Maritime Laws When Workers Are Injured Aboard a Vessel

A different process for maritime workers to collect workers' comp

By Trevor Kupfer | Reviewed by Canaan Suitt, J.D. | Last updated on January 19, 2024 Featuring practical insights from contributing attorney P. Craig Morrow, Jr.

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In most situations, when you’re injured on the job, employees should turn to workers’ compensation laws for relief for things such as medical expenses and lost wages. But thanks to a federal law commonly referred to as the Jones Act, that is not always the case for injured maritime workers.

Unlike a personal injury case under Louisiana law, an injured employee may collect damages under the Jones Act even if employer negligence was not the primary cause of their accident.

Jones Act Claims After a Maritime Injury

You must first qualify as a Jones Act seaman to qualify, and there are exceptions.

“Let’s say a crew boat is just taking what’s typically a land-based worker to work on an offshore fixed platform in the Gulf,” says P. Craig Morrow, Jr., a maritime attorney at Morrow, Morrow, Ryan, Bassett & Haik in Opelousas, Louisiana. “Then that person is just a passenger on that crew boat, and his employment function is merely incidental to him riding on that boat. In other words, you have to show that the injured worker is permanently assigned to the vessel. The [general rule] is you want to determine if that worker works at least 30 percent of the time on that vessel or an identifiable fleet of vessels, and your work has to be aiding in the navigation of that vessel.”

The other determination to make is called unseaworthiness. “Examples of an unseaworthy vessel can be an incompetent crew,” Morrow says. “If the captain told my guy to go work with an inexperienced guy, and he knew about it, and the inexperienced guy did something to injure my client, then that would be an unseaworthy condition on that vessel.”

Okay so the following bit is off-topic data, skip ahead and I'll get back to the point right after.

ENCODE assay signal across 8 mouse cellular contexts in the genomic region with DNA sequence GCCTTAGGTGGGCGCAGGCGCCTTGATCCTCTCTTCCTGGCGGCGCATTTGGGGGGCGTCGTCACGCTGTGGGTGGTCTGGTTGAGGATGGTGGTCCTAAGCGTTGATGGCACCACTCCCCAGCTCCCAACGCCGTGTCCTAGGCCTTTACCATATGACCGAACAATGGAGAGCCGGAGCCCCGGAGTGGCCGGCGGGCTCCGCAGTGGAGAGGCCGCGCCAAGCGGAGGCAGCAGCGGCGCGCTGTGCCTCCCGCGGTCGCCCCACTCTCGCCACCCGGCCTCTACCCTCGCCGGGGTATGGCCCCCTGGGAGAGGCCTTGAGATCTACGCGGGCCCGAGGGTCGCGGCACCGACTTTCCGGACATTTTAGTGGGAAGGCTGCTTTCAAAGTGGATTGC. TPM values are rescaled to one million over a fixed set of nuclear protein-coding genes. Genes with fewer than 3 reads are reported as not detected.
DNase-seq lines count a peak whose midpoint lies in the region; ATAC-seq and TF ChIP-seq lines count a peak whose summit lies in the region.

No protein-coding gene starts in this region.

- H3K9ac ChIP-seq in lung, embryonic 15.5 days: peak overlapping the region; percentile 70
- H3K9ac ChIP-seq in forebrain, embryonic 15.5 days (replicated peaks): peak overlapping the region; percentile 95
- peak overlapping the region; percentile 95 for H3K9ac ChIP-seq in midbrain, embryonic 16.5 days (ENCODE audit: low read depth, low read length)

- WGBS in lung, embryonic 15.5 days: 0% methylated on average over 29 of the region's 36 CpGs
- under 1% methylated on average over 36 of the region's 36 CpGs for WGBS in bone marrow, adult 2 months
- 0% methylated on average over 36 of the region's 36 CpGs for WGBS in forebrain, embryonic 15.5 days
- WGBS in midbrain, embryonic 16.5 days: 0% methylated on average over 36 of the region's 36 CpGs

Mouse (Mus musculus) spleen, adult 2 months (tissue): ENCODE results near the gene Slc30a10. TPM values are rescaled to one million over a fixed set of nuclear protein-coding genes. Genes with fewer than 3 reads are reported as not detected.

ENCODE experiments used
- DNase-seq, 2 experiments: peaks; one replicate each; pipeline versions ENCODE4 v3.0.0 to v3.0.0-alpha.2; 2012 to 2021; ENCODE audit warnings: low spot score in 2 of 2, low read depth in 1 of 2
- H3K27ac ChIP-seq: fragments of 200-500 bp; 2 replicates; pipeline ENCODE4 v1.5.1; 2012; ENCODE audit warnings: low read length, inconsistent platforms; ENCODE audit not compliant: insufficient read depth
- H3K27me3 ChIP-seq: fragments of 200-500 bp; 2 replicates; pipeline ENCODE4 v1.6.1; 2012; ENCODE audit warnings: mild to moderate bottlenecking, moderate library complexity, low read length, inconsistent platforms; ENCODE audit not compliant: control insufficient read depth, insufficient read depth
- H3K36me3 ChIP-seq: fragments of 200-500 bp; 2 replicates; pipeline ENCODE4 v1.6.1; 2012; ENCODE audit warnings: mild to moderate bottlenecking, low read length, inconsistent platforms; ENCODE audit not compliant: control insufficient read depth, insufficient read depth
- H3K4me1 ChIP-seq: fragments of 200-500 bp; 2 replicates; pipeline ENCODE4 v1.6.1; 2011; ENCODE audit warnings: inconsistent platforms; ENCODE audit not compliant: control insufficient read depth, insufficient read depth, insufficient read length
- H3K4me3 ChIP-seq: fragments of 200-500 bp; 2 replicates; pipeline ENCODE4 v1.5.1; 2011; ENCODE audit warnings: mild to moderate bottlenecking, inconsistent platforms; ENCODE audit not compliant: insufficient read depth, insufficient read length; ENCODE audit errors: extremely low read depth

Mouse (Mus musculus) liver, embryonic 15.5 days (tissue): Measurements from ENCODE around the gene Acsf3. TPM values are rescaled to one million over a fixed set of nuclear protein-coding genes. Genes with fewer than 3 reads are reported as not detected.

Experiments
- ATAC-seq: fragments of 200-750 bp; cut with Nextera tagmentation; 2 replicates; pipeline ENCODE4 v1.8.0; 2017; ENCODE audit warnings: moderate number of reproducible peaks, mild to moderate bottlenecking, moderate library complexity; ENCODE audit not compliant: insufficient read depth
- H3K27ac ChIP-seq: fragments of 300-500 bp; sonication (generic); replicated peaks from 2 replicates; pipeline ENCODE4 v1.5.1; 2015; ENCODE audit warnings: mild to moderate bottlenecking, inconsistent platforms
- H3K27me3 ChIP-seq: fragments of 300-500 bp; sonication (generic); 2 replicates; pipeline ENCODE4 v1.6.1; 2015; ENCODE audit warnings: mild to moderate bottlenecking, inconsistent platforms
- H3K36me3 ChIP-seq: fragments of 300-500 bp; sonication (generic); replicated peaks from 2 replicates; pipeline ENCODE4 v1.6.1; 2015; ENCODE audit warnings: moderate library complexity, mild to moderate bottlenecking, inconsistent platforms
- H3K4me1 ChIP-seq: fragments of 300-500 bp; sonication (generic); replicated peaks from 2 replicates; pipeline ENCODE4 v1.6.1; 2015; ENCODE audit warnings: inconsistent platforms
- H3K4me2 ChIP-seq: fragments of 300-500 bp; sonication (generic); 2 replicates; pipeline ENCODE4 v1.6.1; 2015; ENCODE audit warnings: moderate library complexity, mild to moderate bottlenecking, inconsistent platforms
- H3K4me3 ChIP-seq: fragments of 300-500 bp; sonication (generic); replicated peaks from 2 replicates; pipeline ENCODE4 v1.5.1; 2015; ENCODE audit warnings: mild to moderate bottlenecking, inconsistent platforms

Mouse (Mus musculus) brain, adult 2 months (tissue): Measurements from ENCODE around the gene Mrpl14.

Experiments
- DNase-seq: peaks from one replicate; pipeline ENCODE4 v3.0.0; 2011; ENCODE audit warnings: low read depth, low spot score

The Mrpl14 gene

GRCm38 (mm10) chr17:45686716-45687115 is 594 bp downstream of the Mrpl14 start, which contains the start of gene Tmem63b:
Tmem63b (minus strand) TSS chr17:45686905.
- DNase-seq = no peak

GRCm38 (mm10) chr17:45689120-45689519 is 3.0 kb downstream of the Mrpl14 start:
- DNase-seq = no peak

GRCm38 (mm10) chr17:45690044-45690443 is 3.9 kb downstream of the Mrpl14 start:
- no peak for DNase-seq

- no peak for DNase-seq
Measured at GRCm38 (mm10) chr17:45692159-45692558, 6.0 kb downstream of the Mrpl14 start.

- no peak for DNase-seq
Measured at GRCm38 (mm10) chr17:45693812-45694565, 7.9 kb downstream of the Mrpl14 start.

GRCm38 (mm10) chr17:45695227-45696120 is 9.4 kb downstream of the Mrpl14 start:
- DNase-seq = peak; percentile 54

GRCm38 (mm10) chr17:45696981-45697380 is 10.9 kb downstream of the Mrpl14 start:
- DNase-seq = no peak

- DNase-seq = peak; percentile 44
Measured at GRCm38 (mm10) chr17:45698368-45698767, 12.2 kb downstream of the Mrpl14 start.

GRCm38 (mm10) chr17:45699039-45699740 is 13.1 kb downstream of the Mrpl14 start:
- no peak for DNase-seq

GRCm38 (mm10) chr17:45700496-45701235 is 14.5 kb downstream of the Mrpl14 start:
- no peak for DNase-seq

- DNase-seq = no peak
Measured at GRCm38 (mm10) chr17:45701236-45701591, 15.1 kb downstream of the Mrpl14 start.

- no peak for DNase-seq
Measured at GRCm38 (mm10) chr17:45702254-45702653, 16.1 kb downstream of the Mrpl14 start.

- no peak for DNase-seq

The [general rule] is you want to determine if that worker works at least 30 percent of the time on that vessel or an identifiable fleet of vessels, and your work has to be aiding in the navigation of that vessel.

P. Craig Morrow, Jr.

The Grey Area of Maritime Accidents

Another example in which maritime law can get confusing is with fixed offshore platforms.

“The courts deem that as an artificial island under the law,” Morrow explains. “And so, you can have the exact same workers, two sets of workers, one on the fixed platform and one right next on the side of it. Or let’s call it a jack-up rig, which is considered a vessel because it’s semi-submersible. It can retract its legs, and it can be towed and moved around. So, if you have a deckhand on the jack-up rig and you have a mechanic on the fixed platform doing the exact same jobs and injured in the exact same way, their remedies under the law are drastically different. The only remedy for the one on the fixed platform is under the Longshore and Harbor Workers’ Compensation Act or LHWCA. His remedy is solely in workers’ compensation.”

Because of complications like these—and a host of others—it is advisable to seek the counsel of an experienced maritime attorney. For more information on this area, see our overview of transportation and maritime law.

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